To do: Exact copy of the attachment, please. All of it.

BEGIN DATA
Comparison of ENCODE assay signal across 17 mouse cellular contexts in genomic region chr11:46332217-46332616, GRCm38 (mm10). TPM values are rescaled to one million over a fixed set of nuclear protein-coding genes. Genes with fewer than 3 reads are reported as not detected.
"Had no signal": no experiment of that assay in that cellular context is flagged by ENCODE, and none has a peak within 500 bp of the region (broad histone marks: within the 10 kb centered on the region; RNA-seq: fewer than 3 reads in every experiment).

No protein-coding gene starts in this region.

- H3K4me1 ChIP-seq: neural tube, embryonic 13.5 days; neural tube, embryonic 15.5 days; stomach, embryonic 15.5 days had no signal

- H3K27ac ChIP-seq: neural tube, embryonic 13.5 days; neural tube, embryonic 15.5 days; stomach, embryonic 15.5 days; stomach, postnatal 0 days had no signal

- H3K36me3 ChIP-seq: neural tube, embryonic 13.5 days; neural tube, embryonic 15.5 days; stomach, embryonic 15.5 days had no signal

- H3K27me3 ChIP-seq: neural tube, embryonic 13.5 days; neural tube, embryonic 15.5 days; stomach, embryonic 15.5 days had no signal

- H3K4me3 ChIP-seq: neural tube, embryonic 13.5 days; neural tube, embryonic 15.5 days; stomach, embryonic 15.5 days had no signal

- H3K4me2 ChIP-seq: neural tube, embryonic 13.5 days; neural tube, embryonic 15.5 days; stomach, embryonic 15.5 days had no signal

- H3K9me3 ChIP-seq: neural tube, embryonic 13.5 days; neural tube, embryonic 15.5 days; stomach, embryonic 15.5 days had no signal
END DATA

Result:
Comparison of ENCODE assay signal across 17 mouse cellular contexts in genomic region chr11:46332217-46332616, GRCm38 (mm10). TPM values are rescaled to one million over a fixed set of nuclear protein-coding genes. Genes with fewer than 3 reads are reported as not detected.
"Had no signal": no experiment of that assay in that cellular context is flagged by ENCODE, and none has a peak within 500 bp of the region (broad histone marks: within the 10 kb centered on the region; RNA-seq: fewer than 3 reads in every experiment).

No protein-coding gene starts in this region.

- H3K4me1 ChIP-seq: neural tube, embryonic 13.5 days; neural tube, embryonic 15.5 days; stomach, embryonic 15.5 days had no signal

- H3K27ac ChIP-seq: neural tube, embryonic 13.5 days; neural tube, embryonic 15.5 days; stomach, embryonic 15.5 days; stomach, postnatal 0 days had no signal

- H3K36me3 ChIP-seq: neural tube, embryonic 13.5 days; neural tube, embryonic 15.5 days; stomach, embryonic 15.5 days had no signal

- H3K27me3 ChIP-seq: neural tube, embryonic 13.5 days; neural tube, embryonic 15.5 days; stomach, embryonic 15.5 days had no signal

- H3K4me3 ChIP-seq: neural tube, embryonic 13.5 days; neural tube, embryonic 15.5 days; stomach, embryonic 15.5 days had no signal

- H3K4me2 ChIP-seq: neural tube, embryonic 13.5 days; neural tube, embryonic 15.5 days; stomach, embryonic 15.5 days had no signal

- H3K9me3 ChIP-seq: neural tube, embryonic 13.5 days; neural tube, embryonic 15.5 days; stomach, embryonic 15.5 days had no signal